Harlem super hero Luke Cage (Mike Colter) has cleared his name, but is broke and wondering whether to accept a sponsorship deal from Nike as the show’s second season opens.
The first season came out before the film Black Panther with its largely black cast and concerns. In fact it links much more into the radical traditions of black nationalism, Malcolm X and the Panthers. Unlike Black Panther, Luke Cage is not rich. Another character says “just because you’re woke, you don’t have to be broke!”, advising him to become a “hero for hire”.
The series draws together a number of strands. One is the nature of being a hero and a vigilante. This is pushed more in this series than before. When he almost batters to death a man for being a wife and child beater is he helping society or just exposing the anger he felt at his own father?
More interesting is the discussion of black identity and what it means. Racial and class oppression intersect. But how should black people develop? Head gangster Mariah (Alfre Woodard) says “Black wealth is black power.” She shows off her wealth and tries to go legit by building a Shirley Chisholm Complex for local women. Chisholm was a real figure — the first black woman senator who attempted to become the Democrat presidential candidate in 1972. This is one of many small references that bring back the lost US experience.
Finally there is superhero action, and this is the dullest aspect. Luke is superstrong and bulletproof, which makes it hard to find a regular peril for him.
In this series the black gangsters that Luke fights are threatened by a new Jamaican gang trying to take over under the charismatic and possibly invulnerable Bushmaster (Mustafa Shakir).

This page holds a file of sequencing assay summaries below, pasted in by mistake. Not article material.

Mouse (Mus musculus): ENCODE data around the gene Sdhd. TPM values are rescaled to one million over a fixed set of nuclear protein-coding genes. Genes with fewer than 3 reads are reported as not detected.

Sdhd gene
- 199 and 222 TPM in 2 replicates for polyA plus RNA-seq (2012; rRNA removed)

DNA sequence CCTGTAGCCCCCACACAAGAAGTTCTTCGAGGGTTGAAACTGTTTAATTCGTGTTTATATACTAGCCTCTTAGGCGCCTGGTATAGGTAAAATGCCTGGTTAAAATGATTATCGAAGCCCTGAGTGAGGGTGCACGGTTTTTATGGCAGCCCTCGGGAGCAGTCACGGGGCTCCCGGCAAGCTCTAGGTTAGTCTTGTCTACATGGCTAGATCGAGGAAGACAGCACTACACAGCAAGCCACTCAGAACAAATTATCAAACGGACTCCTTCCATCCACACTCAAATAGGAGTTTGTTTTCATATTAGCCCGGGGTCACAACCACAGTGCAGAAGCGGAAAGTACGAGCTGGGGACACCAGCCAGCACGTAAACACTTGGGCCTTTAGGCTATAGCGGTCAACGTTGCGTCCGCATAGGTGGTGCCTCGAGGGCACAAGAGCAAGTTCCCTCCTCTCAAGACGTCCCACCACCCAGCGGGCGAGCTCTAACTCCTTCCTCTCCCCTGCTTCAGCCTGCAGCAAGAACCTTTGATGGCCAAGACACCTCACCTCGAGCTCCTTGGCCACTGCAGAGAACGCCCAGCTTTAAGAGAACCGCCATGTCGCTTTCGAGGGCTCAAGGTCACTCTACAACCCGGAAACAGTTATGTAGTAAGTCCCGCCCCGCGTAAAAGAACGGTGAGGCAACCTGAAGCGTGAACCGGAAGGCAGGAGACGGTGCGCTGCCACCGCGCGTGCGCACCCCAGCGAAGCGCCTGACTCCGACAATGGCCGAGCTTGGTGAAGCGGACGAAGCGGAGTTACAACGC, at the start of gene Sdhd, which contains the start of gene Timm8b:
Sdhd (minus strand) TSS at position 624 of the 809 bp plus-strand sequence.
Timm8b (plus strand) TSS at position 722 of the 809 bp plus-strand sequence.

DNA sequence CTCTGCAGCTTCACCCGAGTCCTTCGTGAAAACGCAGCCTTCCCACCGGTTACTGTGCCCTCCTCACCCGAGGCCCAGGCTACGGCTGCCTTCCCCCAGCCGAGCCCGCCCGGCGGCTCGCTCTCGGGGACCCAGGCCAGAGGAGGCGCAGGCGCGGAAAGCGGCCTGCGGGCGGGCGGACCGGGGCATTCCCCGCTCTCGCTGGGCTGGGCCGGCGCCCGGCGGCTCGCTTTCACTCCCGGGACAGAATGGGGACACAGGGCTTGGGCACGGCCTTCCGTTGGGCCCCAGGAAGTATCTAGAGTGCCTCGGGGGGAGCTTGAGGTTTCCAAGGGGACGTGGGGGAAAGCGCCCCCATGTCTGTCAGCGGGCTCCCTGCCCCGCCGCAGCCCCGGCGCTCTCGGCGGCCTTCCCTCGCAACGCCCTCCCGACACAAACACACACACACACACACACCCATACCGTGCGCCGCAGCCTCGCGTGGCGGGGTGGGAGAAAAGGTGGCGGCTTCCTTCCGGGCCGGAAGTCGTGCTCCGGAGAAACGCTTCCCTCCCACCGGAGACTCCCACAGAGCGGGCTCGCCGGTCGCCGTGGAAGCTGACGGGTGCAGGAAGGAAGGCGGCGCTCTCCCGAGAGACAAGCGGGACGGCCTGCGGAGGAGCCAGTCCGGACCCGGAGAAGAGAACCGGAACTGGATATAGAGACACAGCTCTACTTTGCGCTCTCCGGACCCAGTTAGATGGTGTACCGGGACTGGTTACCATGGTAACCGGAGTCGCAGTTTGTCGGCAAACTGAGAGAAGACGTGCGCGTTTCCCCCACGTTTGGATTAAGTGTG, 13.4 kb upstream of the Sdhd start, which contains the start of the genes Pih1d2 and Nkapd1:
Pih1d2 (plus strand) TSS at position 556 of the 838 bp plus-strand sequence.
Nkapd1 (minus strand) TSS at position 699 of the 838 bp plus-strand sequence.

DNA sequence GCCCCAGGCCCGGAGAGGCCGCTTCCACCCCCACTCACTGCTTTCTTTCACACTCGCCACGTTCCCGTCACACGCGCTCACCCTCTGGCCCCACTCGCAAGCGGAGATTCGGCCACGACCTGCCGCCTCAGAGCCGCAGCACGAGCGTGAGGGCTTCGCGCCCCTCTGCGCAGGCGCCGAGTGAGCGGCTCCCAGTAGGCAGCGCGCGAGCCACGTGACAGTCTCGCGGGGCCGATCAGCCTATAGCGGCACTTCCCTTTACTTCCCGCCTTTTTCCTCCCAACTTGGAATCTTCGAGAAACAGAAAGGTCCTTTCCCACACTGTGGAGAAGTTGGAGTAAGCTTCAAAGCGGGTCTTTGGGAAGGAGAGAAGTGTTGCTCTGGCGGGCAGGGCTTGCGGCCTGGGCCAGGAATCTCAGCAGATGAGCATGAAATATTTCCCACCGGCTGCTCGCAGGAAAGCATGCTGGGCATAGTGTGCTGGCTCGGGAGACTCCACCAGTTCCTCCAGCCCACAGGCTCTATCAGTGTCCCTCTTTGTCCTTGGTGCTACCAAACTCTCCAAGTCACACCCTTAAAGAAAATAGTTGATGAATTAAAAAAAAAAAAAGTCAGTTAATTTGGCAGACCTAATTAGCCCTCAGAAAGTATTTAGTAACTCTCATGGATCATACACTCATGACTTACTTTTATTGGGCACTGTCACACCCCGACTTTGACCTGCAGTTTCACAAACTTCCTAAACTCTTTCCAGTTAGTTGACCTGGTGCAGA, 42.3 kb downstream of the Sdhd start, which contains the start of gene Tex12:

The Jamaicans are poorer than the “native” US blacks and when local politicians say “Keep Harlem black” in part they mean keep it American black and keep out the immigrants. One Jamaican echoes generations of immigrants when he says, “We came here with nothing and we built this country up.”
The look and sound of the show have always been key and here the Harlem gangsters are getting jazzier — in the gangsters’ club last season’s Biggie Smalls poster is replaced by a Jean-Michel Basquiat painting.
The show is very much aware of cultural specifics so the Jamaican Bushmaster fights using the slave martial art of capoeira full of tumbling kicks. The music mixes jazzier, bluesier tracks with roots reggae.
The sexual politics are more interesting too, questioning the macho image of heroes. Luke’s relationship with his partner Claire (Rosario Dawson) is on the rocks because of his constant violence and anger.
This season consolidates on the first series, building a convincing world that is more politically if less visually exciting than the liberal utopianism of Black Panther. If there is a weakness it is in the unequal use of the large cast of characters, such as former police officer Misty Knight (Simone Missick), though that could be because she is being set up to get a series.